23. Science fiction may not be for everybody, but IMHO, it ought to be! The science stretches your imagination with exciting technological possibilities and the fiction enriches your mind with great plotting and character development that equals or surpasses other mysteries and thrillers which don't happen to be set in remote outer space at some remote future time. So if you haven't been a sci fi fan, welcome aboard from here on!In Earth Unaware, the authors have gone back to recapture the very begi [...]

    24. The only other Orson Scott Card book I've ever read was Ender's Game. So I may not have the best background for determining if this was a good book or not. On the other hand, it may give the best background to determine if it was good. Honestly, I liked Earth Unaware. It was full of intriguing plot-lines and characters, intense action sequences, and extremely interesting business models (space mining). Sure, it was a little far-fetched with ultra-intelligent teenagers inventing remarkably useful [...]

    25. When I saw Aaron Johnston listed as co-author on this book, I was ready for it to be something of the general quality of Invasive Procedures - in other words, poor. Indeed, I nearly gave it up after the first few chapters because I didn't think I could handle 350 pages featuring a host of emotionally damaged, introspective characters plagued by dysfunctional family relationships - written by someone other than Card - just then. Having no other book on my "must read" list ready to hand, I stuck w [...]

    26. Earth Unaware by Orson Scott Card and Aaron Johsnston This book is a back story for Ender’s Game. If you have not read the Ender series, do so, you will not regret it. Victor is a mechanically talented young man in a mining clan thrust into the role of interstellar hero. Card has the ability to create characters with utter realism. You may even think you have met some of his characters. Stretching the comparison, I was a small independent computer dealer in competition with corporate entities [...]

    27. Ender's Game is one of the Masterpieces of Science Fiction space opera literature. This novel, the 1st in a trilogy of prequels expands on the Formic wars, mentioned in Ender's Game. This 1st prequel is a disappointment. My take is that it was only written to line the pockets of the authors and publishers, esp with it and its sequels coming out with the EG movie. Even this 1st book ends without being a standalone. I suspect the prequels are a single book split into 3 just to make more money. All [...]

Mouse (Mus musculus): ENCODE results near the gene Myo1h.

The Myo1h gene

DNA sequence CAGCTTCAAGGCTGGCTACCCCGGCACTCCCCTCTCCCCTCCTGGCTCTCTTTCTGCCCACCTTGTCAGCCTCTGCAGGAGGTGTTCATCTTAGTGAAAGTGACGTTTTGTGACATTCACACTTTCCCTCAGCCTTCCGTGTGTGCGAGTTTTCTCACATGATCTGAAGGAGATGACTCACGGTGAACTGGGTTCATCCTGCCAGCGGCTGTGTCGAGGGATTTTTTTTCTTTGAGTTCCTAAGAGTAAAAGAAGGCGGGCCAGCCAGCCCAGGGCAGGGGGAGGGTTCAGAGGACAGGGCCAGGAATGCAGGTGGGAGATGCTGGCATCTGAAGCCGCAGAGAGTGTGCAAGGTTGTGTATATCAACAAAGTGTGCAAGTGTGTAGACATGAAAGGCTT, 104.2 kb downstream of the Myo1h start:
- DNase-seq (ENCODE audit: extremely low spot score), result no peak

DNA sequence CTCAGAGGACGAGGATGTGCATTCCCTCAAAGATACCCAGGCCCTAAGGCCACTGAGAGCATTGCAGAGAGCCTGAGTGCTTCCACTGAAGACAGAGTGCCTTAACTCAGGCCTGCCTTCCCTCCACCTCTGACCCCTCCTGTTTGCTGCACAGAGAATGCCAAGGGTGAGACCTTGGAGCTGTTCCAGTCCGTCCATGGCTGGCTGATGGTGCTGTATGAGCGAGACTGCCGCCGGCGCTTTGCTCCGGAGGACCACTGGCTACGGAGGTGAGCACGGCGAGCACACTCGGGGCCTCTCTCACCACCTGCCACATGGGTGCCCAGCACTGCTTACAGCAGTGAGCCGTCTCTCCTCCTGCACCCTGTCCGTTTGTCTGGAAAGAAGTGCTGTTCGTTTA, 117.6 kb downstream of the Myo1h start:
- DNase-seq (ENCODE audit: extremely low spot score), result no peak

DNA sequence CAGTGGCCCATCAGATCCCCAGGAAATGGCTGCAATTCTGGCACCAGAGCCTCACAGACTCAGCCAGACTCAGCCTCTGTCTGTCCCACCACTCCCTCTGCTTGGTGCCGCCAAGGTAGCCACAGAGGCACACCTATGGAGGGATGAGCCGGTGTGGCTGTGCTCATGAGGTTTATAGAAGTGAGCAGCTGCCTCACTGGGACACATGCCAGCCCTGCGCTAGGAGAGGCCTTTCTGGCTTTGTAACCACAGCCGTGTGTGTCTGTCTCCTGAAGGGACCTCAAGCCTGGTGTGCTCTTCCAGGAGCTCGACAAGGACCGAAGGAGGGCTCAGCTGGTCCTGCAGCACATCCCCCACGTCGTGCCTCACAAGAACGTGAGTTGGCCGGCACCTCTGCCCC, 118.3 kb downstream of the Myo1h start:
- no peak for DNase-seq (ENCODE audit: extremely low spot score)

28. This novel began as a graphic novel in the increasingly bloated and now franchised series that began with _Ender's Game_, and it has all the strengths and weaknesses of a graphic novel: a page-turning plot and incredibly shallow characters and setting. Though billed as the work of Orson Scott Card, the book is in fact a collaboration with Aaron Johnston, and the writing is consequently spotty. There are passages that sound like Card, with his characteristic tense dialogue and sense of character, [...]

    29. Start of a prequel series to Card's big hit Ender's Game, and not a self-contained story but rather the hook for the series. Prequels are difficult since the reader usually knows where they're going, though Card left some room to fill in details and characters. Humanity in this case is represented by tightknit clans of cantankerous asteroid miners and a nasty, evil corporation. (Plus the introduction of a super-elite military special ops unit that's irrelevant to the events in this novel, but pr [...]

    30. Cuando los libros se escriben, como este, a cuatro manos, siempre me surge la duda de hasta que punto participa cada uno en la verdadera labor de escritura máxime cuando el único que incluye una nota final es Johnston y no Card. Afortunadamente, la mano de este último se deja notar, con una historia dinámica, amena, y con personajes humanos y memorables, entre los que destaca sin duda Víctor. La mezcla perfecta de lo militar con lo futurista, en una novela que no deja de ser pura ciencia fi [...]

    31. OH how they teased me with Mazer Rackham! Some of the most exhilarating parts of this book were the snipits of Wit O'Toole and his crew, and they were only training for the most part. I fully believe that Lem Jukes will have a change of heart, considering the author literally makes it blatantly obvious that he doesn't like the person his father has molded him to be, and constantly makes up excuses for why he isn't to blame, it's a bit annoying actually, how obvious the author makes it. Lem Jukes [...]